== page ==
In this healthcare crisis environment when more and more ordinary people are fighting addiction to pain killers and "quick fixes" to their physical impairments, it is becoming more and more apparent that skilled and timely Physical Therapy is the most effective treatment protocol, both in terms of outcome and costs.
TIME ARTICLE: "US Must Rethink Pain Treatment, Become 'Insistent' on Physical Therapy"
A recent opinion piece in TIME magazine says that when it comes to pain treatment, unless a "fundamental mindset" is changed - a change that includes being "insistent" on the use of physical therapy in pain management - no real progress will be made in the fight to end the opiiod abuse epidemic in the United States.
In "We're All Resposible For Our Opiod Reliance - Even Patients," Andre Machado, chairman of the Neurological Insitute at the Clevelend Clinic, describes how opeids are little more than a "quick fix" for pain that miss waht should be the true goal of pain treatment, which he describes as "recovery of function, not complete resolution of pain."
"This crisis is a failure of our health care ecosystem and our "quick fix" culture," Machado writes. "We can all share the blame: physicians who feel anxious to meet patients' expectations, pharma companies that oversell opiod benefits (and downplay the risks), insurers that fila to flag patients receiving high volumes of opiod prescriptions (and not properly reimbursing therapy) and patients who demand passive treatment."
Mechado argues that to truly change outcomes, "we all need to first change the metric of success" from focusing solely on the elimination of pain to helping patients better understand and manage their pain. Part of that shift, he writes, must include becoming "insistent on the use of physical therapy as an integral treatment component."
As part of his own efforts to make that shift, Machado describes his participation in a Cleveland Clinic pilot program to treat more than 1,000 patients with chronic leg and back pain with physical therapy and counseling as a first-line response. The key metric to success, he writes, will be "restoration of function."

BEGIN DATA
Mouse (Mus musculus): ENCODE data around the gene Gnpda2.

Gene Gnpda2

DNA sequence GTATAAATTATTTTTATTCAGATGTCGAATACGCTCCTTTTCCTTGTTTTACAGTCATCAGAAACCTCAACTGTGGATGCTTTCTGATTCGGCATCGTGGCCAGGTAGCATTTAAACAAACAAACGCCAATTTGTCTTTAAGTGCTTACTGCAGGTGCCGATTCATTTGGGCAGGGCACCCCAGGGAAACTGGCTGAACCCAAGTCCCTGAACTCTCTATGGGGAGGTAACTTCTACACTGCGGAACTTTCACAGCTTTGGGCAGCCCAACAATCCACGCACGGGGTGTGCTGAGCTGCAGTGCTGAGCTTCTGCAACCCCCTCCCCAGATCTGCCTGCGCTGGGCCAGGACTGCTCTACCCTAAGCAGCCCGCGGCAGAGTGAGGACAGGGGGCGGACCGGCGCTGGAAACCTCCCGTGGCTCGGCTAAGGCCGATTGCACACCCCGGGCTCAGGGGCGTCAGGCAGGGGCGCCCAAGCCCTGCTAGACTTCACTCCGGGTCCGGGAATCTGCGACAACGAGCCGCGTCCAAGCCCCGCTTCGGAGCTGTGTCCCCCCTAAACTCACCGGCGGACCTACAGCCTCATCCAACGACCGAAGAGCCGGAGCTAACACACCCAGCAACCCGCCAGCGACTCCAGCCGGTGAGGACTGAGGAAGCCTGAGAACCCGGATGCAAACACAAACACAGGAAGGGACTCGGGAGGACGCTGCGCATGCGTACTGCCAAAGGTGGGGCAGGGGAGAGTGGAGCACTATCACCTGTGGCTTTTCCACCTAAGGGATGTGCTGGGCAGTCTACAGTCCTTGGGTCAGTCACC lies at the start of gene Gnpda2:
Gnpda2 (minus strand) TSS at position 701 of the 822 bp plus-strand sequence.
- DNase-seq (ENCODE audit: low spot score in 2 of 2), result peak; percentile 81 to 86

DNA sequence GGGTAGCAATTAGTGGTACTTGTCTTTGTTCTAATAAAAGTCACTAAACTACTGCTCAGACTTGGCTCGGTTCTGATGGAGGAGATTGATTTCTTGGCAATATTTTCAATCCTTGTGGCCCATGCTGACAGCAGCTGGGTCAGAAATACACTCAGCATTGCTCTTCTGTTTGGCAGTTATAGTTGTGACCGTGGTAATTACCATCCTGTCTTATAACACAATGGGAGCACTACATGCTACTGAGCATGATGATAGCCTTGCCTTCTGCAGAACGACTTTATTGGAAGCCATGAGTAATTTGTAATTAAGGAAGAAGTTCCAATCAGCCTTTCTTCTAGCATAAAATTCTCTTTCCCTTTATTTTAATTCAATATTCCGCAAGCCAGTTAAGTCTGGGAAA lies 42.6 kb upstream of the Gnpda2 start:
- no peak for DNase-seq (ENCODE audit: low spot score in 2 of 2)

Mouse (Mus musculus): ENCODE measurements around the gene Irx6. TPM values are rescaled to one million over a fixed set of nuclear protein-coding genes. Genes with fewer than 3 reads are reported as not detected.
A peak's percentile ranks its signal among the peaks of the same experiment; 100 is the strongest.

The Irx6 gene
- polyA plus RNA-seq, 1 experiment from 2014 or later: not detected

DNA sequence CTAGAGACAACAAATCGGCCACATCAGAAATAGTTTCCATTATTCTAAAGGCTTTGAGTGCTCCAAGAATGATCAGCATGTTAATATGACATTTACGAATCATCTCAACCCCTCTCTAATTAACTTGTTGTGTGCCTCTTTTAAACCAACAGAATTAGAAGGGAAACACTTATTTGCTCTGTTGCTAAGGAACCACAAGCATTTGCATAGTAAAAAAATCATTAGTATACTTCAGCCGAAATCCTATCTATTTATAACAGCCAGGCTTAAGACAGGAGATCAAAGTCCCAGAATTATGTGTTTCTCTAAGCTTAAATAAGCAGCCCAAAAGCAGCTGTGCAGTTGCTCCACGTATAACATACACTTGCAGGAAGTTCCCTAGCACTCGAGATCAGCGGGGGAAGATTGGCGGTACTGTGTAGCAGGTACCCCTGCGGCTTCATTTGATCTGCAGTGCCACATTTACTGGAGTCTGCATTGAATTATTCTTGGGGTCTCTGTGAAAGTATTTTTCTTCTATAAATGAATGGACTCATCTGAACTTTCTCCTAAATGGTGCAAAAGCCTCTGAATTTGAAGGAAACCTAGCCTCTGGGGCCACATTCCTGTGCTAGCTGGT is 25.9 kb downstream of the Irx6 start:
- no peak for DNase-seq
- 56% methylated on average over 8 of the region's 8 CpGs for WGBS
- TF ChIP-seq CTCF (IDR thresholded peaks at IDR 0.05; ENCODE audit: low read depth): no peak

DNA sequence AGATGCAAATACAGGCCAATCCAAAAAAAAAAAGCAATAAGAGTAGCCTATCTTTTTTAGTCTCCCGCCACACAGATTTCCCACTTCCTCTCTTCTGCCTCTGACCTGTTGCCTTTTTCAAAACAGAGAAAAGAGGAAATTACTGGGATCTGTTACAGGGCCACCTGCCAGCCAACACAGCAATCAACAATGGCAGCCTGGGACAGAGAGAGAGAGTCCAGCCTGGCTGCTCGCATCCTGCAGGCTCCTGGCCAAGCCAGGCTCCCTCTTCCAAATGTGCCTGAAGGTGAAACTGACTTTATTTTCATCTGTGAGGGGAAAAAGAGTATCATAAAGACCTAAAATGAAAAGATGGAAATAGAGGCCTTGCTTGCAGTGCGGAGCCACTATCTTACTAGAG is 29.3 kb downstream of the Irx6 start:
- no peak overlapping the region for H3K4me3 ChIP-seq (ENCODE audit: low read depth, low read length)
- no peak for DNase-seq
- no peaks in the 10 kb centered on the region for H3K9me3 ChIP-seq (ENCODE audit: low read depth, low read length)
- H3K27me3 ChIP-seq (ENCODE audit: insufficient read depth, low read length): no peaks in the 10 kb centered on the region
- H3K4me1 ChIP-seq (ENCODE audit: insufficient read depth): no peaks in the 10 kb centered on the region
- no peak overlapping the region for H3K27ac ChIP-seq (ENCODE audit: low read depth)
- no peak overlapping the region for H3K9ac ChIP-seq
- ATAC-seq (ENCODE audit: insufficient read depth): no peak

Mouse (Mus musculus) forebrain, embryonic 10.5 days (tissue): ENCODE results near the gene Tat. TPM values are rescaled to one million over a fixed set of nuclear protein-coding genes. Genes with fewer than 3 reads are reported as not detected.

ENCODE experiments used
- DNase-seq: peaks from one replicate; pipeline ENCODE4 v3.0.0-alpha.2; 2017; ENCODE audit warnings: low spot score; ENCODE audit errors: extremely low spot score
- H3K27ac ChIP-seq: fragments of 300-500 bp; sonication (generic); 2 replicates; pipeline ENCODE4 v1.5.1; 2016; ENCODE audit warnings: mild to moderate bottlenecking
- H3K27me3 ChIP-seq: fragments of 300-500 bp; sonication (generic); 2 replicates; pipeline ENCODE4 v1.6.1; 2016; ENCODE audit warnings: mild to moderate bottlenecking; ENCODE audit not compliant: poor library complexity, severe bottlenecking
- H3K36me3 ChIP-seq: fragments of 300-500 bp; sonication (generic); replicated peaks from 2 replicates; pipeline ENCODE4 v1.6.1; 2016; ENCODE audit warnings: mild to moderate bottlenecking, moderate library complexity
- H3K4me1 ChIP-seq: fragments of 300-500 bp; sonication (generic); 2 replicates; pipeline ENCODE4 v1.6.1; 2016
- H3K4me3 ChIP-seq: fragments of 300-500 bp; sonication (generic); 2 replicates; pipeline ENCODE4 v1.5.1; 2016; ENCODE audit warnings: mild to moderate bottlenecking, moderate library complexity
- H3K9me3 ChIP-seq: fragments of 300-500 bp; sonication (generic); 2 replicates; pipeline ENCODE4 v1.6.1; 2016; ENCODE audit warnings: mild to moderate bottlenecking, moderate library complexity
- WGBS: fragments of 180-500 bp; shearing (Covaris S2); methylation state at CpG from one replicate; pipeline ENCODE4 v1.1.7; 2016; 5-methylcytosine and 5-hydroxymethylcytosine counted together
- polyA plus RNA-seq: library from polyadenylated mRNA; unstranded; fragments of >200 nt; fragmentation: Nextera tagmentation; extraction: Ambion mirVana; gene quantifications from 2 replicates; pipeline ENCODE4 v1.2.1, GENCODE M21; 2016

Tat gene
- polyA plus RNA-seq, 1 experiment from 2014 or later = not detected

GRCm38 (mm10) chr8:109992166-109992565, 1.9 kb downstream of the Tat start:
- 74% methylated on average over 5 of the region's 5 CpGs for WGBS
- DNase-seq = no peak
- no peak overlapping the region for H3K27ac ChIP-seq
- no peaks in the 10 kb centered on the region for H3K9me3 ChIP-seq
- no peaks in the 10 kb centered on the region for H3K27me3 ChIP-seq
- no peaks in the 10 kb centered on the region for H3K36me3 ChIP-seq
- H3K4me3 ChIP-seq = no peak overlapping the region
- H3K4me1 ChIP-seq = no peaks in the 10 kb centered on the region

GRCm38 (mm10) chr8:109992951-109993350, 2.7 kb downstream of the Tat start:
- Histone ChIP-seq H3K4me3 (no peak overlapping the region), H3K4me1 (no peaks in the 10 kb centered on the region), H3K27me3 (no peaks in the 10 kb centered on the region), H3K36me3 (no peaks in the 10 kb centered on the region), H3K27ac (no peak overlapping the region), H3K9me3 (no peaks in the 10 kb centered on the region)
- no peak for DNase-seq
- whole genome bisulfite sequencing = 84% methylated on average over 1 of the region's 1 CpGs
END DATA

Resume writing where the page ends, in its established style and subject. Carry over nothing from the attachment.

"Ultimately, this methodology should serve to lessen the community's reliance on opiods and imrove the utilization - and timing - of invasive procedures," Mechado writes.
Physical Therapy's effectiveness is not limited to the treatment of pain and less reliance on opiods. It can also be as effective or more effective at restoring function and managing pain that more invasive procedures, including surgery.
On April 9, 2015, Howard LeWine, MD, the Chief Medical Editor for Internet Publishing for Harvard Health Publications, cited a study done by Annals of Internal Medicine in his article entitled "Physical Therapy as good as surgery and less risky for one type of lower back pain," which is the subject covered next.
One type of lower back pain, called lumbar spinal stenosis, is sometimes treated in surgery. But physical therapy works just as well, and comes with fewer unwanted complications - some of them life-threatening - than surgery, according to a study published in Annals of Internal Medicine.
Stenosis means narrowing. In lumbar spinal stenosis, the space inside the lowest part of the spinal canal has narrowed. This puts pressure on the spinal cord and the nerves extending from the lumbar vertebrae, the five bones between teh rib cage and the pelvis that make up the lower part